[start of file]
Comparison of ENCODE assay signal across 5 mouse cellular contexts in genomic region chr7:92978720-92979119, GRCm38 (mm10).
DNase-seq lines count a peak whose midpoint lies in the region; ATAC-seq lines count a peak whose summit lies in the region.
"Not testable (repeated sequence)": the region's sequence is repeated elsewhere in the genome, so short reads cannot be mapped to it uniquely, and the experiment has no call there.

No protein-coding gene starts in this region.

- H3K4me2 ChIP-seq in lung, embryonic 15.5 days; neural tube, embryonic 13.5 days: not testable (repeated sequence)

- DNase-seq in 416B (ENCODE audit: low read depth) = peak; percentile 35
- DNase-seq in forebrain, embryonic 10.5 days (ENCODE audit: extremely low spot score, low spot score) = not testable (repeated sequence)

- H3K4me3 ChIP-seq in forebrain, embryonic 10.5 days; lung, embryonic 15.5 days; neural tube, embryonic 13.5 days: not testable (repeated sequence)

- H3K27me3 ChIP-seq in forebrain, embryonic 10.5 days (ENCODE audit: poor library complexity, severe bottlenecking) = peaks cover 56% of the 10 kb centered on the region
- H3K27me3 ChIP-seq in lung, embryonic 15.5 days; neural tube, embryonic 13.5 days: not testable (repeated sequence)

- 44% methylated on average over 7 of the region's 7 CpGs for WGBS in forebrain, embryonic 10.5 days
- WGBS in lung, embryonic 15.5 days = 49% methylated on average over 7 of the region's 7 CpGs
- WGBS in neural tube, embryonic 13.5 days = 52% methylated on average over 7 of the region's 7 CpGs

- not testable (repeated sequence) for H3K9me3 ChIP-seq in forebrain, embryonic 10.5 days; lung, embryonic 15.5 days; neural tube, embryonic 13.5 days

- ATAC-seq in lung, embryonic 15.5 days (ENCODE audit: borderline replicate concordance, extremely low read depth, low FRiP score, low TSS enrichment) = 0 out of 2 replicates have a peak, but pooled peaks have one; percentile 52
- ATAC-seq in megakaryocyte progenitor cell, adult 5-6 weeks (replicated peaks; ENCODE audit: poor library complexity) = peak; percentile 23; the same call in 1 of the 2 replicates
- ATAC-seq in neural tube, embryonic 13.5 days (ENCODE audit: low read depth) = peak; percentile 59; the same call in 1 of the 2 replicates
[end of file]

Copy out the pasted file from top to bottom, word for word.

Comparison of ENCODE assay signal across 5 mouse cellular contexts in genomic region chr7:92978720-92979119, GRCm38 (mm10).
DNase-seq lines count a peak whose midpoint lies in the region; ATAC-seq lines count a peak whose summit lies in the region.
"Not testable (repeated sequence)": the region's sequence is repeated elsewhere in the genome, so short reads cannot be mapped to it uniquely, and the experiment has no call there.

No protein-coding gene starts in this region.

- H3K4me2 ChIP-seq in lung, embryonic 15.5 days; neural tube, embryonic 13.5 days: not testable (repeated sequence)

- DNase-seq in 416B (ENCODE audit: low read depth) = peak; percentile 35
- DNase-seq in forebrain, embryonic 10.5 days (ENCODE audit: extremely low spot score, low spot score) = not testable (repeated sequence)

- H3K4me3 ChIP-seq in forebrain, embryonic 10.5 days; lung, embryonic 15.5 days; neural tube, embryonic 13.5 days: not testable (repeated sequence)

- H3K27me3 ChIP-seq in forebrain, embryonic 10.5 days (ENCODE audit: poor library complexity, severe bottlenecking) = peaks cover 56% of the 10 kb centered on the region
- H3K27me3 ChIP-seq in lung, embryonic 15.5 days; neural tube, embryonic 13.5 days: not testable (repeated sequence)

- 44% methylated on average over 7 of the region's 7 CpGs for WGBS in forebrain, embryonic 10.5 days
- WGBS in lung, embryonic 15.5 days = 49% methylated on average over 7 of the region's 7 CpGs
- WGBS in neural tube, embryonic 13.5 days = 52% methylated on average over 7 of the region's 7 CpGs

- not testable (repeated sequence) for H3K9me3 ChIP-seq in forebrain, embryonic 10.5 days; lung, embryonic 15.5 days; neural tube, embryonic 13.5 days

- ATAC-seq in lung, embryonic 15.5 days (ENCODE audit: borderline replicate concordance, extremely low read depth, low FRiP score, low TSS enrichment) = 0 out of 2 replicates have a peak, but pooled peaks have one; percentile 52
- ATAC-seq in megakaryocyte progenitor cell, adult 5-6 weeks (replicated peaks; ENCODE audit: poor library complexity) = peak; percentile 23; the same call in 1 of the 2 replicates
- ATAC-seq in neural tube, embryonic 13.5 days (ENCODE audit: low read depth) = peak; percentile 59; the same call in 1 of the 2 replicates